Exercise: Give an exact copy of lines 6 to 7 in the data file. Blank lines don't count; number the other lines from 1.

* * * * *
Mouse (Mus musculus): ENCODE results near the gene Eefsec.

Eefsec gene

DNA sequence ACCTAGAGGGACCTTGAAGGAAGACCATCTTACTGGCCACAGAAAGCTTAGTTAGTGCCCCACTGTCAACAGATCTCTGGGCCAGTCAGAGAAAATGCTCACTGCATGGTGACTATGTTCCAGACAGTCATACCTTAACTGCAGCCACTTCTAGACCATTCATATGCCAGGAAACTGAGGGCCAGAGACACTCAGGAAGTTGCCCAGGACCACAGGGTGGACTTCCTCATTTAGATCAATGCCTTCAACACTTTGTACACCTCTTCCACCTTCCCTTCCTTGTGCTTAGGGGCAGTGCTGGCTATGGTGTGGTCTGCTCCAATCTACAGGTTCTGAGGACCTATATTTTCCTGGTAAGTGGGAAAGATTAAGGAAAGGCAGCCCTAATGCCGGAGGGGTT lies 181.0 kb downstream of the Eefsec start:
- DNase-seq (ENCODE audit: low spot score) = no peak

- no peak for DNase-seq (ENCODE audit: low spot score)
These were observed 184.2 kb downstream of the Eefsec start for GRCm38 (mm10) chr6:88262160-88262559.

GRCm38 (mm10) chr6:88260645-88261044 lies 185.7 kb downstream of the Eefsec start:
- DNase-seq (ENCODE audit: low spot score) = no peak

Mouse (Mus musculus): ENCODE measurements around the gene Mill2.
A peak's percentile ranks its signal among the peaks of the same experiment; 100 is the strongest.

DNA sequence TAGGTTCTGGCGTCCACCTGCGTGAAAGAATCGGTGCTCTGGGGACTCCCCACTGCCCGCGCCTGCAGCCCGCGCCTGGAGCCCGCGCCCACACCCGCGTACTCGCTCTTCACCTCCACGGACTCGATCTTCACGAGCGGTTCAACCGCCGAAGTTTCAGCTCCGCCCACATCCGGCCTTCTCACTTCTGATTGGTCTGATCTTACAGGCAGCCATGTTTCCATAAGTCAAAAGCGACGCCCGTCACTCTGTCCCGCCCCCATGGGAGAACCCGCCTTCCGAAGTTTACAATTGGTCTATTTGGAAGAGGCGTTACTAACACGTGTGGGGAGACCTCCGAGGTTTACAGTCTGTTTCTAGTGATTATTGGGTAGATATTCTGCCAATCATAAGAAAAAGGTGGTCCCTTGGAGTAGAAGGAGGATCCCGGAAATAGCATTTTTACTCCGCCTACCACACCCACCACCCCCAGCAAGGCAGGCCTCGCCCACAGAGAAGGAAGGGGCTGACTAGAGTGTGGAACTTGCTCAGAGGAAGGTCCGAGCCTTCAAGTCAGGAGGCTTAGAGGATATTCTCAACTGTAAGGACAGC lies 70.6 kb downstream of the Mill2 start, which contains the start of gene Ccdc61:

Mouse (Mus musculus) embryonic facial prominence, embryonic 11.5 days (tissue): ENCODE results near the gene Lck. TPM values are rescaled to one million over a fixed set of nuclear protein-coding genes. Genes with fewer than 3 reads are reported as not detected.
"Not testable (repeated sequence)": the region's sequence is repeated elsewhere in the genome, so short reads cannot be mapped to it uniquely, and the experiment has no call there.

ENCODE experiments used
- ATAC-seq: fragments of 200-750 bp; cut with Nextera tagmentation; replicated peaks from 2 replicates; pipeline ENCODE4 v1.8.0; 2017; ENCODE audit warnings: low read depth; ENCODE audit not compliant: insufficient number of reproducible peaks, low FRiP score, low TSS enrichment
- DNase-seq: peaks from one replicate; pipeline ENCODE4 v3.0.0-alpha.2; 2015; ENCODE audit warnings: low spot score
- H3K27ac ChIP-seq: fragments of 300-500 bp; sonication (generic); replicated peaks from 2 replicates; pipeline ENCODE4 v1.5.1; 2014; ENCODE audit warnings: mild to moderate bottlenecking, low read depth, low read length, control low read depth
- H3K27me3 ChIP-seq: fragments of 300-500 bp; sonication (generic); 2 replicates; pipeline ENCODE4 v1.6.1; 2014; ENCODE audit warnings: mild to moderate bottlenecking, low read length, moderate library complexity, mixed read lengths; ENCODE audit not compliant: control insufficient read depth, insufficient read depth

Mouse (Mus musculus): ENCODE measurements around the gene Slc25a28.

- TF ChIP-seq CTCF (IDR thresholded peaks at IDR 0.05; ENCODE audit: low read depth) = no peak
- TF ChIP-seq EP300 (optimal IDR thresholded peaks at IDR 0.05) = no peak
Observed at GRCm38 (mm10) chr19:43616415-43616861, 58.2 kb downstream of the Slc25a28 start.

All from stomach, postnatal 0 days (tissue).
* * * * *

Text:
These were observed 184.2 kb downstream of the Eefsec start for GRCm38 (mm10) chr6:88262160-88262559.

GRCm38 (mm10) chr6:88260645-88261044 lies 185.7 kb downstream of the Eefsec start: